I’m one of eight children blessed to have parents, both in their mid-80s, who recently sought to organize a legacy wish list among their munchkins.
My parents knew what I’d ask for: my Grandpop’s O gauge tinplate trains and my great Uncle’s handmade layout buildings, both so long in exile in the unforgiving climes of their attic. By and large, this equipment hadn’t seen the light of day since the mid-60s and was in need of some TLC, love that I was happy to provide.
Grandpop spent his entire working career with one company, E. K. Tryon of Philadelphia, where he was a manager in the sporting goods department. No doubt at his disposal were Lionel train sets like the ‘Set 240E Work Train’ that he lugged home with him aboard a Philly PTC trolley. Today these Lionels are my pride and joy, having accrued a value that has nothing to do with dollars so much as what they represent; a doorway into memory fields so clearly and vividly marked.
All over again, I hear my Grandpop’s hearty laugh as I, his “little Eddie,” finger the very trains he brought home in 1934 and 1935. I smile considering my mom, his daughter, as a seven-year-old playing with her favorite loco -- she preferred Grandpop’s gun metal gray 249E over the Sets’ 260E -- and that very 249E now runs the same tubular rails on the inner loop of my basement’s 10x6 platform.
I close my eyes and see my great uncle in his workshop circa 1945, lovingly making a house, barn, out-house, corn crib, chicken coop, corral fence and other farm buildings to help frame Grandpop’s trains now serving their second tour of duty some eighty years later.
And oh the smells! For me, smell takes no back seat to the other senses and it’s that unique odor that running these old O gauge trains emits that rockets me back to my daddy’s side in the late 50s/early 60s. Breathing-in, I recall he and I being in our always-damp Runnemede, NJ basement and that very certain ‘train odor’ that brings to mind the simple figure 8 assembled each Christmas of my youth.
There are other ways Grandpop’s trains are shaping my journey into the “world’s greatest hobby,” including:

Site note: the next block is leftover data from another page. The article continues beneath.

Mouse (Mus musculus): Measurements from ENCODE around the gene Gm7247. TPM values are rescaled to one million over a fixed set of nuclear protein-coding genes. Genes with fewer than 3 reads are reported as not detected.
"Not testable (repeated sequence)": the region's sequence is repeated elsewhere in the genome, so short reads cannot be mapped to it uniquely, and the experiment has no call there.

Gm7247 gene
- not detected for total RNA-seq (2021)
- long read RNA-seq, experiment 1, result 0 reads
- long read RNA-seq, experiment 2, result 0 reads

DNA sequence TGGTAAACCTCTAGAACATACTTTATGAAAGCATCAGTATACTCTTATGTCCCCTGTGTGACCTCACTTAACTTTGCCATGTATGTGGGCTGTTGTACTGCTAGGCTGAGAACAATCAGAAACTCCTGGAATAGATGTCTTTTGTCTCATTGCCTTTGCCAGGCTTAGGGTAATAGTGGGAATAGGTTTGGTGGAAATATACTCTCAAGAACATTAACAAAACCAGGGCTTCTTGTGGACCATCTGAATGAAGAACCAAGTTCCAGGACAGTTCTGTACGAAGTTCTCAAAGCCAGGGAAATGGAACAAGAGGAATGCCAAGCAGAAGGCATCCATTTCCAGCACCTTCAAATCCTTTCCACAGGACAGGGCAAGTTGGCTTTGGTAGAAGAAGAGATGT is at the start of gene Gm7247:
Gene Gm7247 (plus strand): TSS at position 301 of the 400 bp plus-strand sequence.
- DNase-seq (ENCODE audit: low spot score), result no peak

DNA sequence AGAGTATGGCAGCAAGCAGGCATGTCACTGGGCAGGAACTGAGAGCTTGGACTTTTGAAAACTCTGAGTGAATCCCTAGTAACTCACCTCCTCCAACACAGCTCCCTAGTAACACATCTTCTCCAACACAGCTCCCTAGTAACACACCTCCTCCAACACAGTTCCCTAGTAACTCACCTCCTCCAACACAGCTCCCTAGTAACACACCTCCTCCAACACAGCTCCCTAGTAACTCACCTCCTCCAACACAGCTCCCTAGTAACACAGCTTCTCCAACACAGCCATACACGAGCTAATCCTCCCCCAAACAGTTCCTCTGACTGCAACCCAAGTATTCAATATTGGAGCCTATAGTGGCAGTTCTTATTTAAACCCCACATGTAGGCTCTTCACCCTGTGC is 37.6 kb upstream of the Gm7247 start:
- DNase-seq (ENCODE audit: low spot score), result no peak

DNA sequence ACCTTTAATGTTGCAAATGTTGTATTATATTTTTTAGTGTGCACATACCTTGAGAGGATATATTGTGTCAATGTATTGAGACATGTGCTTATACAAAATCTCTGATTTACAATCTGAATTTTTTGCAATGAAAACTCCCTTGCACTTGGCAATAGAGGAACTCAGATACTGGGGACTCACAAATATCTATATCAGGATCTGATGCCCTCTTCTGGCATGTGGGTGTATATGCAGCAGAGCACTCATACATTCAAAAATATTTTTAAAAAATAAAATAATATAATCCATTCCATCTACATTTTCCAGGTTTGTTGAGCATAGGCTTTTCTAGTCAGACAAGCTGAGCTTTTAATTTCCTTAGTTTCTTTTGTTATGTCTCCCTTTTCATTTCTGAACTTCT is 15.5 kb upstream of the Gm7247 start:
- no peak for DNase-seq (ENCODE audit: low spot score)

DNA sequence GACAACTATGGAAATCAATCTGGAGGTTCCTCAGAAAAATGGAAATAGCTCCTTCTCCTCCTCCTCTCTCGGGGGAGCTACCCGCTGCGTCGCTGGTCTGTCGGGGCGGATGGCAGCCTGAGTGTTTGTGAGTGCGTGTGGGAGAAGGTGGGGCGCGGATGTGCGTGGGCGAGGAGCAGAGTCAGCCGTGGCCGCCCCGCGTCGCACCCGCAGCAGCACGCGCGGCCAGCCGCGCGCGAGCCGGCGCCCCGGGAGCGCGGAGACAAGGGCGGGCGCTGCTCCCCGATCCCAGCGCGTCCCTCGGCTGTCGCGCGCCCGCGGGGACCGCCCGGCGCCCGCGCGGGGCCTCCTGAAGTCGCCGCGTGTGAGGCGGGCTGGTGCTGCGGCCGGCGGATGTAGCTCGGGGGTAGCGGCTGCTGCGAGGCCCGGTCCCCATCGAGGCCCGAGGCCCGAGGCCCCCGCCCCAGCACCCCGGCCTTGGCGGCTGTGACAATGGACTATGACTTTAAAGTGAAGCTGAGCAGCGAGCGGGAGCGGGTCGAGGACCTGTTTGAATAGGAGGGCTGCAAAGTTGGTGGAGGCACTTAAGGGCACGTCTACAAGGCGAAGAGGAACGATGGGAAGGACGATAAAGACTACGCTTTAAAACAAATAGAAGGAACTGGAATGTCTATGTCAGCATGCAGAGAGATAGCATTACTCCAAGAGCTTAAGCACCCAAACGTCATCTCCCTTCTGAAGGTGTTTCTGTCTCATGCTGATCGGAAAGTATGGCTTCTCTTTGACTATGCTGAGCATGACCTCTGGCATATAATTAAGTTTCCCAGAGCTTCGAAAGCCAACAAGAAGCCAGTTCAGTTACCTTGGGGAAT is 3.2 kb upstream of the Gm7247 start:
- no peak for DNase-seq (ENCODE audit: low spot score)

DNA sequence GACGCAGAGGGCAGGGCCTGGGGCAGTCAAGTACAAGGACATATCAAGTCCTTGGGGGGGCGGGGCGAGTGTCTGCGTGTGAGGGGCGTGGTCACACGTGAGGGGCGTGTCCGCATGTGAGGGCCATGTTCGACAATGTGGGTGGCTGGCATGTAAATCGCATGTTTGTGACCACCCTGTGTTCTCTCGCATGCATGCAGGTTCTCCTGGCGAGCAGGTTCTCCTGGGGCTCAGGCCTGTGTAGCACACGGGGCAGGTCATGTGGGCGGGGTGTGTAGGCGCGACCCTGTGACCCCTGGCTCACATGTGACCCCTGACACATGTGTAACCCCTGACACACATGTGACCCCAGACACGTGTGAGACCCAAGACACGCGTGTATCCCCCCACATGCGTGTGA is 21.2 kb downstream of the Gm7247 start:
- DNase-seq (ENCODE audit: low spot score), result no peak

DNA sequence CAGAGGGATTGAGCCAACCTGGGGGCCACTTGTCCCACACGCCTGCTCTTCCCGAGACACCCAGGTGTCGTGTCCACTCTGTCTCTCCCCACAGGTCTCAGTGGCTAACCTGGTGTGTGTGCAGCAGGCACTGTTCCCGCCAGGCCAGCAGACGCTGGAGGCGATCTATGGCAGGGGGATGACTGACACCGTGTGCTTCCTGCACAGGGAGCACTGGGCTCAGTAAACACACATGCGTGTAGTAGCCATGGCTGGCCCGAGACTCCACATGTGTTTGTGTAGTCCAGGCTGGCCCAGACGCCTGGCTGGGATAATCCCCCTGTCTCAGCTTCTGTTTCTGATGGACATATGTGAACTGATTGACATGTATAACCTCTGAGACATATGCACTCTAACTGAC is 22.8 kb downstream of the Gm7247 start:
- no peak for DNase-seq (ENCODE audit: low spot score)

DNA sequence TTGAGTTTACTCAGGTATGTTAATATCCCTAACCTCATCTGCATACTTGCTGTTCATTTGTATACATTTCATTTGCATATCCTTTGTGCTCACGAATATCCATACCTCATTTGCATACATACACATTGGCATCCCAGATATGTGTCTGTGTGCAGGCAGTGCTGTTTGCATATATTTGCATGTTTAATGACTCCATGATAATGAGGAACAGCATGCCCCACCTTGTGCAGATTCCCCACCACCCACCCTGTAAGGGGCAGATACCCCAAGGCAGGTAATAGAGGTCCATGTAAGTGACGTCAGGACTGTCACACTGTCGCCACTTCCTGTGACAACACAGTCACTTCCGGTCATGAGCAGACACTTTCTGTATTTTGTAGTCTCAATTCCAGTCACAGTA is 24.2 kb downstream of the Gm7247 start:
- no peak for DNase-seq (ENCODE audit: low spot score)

Satisfaction of doing something with my own hands. There is much pleasure to be had with glue guns, jig saws, soldering irons and such. I’ve spent most of my career in radio and television, many times parked behind a computer screen; by contrast, classic toy train-ing is a most fulfilling ‘hands on’ hobby.
Challenge of layout construction. I’ve always enjoyed building things but electrical has always been a challenge. That said, acquiring basic wiring skills to retro-fit my platform as Grandpop might have done during Lionel’s pre-war era was important to me. Knowing how to bus wire, insulate rails, block control and activate accessories with switches and contactors proved significant. I may eventually graduate to digital command systems but for the time being, I’m happy being stuck in the 1930s.
Strategizing hobby cost-controls. I’m learning this isn’t the cheapest of hobbies but there are ways to economize. For example, I’m developing a layout with an oil refinery yard and I’m crafting oil barrels out of yogurt cups around a tank farm created from coffee and raisin containers. I’ve got refinery stacks compliments of tissue tubes and a salt water taffy box making for a nifty loading dock. I made my own 26 inch tunnel out of junk plywood, chicken wire and left-over pool table felt and I’m especially pleased with a full border fence I made assuring Grandpop’s 249E, 260E and their consist stay on the platform, not derailed 40 inches below to an unforgiving concrete death.
Relishing role of a Johnny-come-lately. Here am I on the brink of retirement, at the ‘tender’ age of 63, being dubbed the new kid on the block…wow! Recently I was introduced as “new blood” by one veteran train guy to another; talk about making my day!
Rubbing elbows with the best. To date, without exception, every individual I’ve met in this hobby has been impressive. Yes, I’ll readily admit that for the most part, they are ‘seasoned citizens’ but they are earnest, robust, quality folks one and all. Think veterans of war, captains of industry, community leaders and business people who over the years have happily volunteered as scout leaders and soccer coaches; this hobby seems to be a magnet for salt-of-the-earth types and I’m enjoying their company.
To wit: reaching out to just one ‘train guy’ demonstrated this hobby’s remarkable network of helpful others’ only too pleased to offer guidance on repair, track designs, where to shop-and-swap and so much else. Accordingly, imagine my fortune having men like Clem Clement (64-987) as my guiding light and who has introduced me to so many knowledgeable people, among them Frank Hale (95-41207) as my wiring and scenic guru, Allen Crotts (95-41208) as the service repairman who breathed life back into my pre-war locos and Paul Johnson (75-8013) whose wonderful Catoctin Mountain train shop is my new candy store.
These are only a few of the great people I’ve met but the upshot is clear: not a bad apple in the bunch and all inspirations to three-rail heaven!
I’ll conclude by saying that today, in my early 60s, I’m getting a real charge out of becoming a ‘beginning’ hobbyist and whether I ever achieve ‘advanced’ status is of little consequence. The past is prologue and now I’m the grandfather and I think more about sparking my four-year-old grandson’s imagination (he does love his Thomas The Tank!), hopefully providing memories for him much like mine.
Speaking for my Grandpop, that’s a legacy I’d like just fine.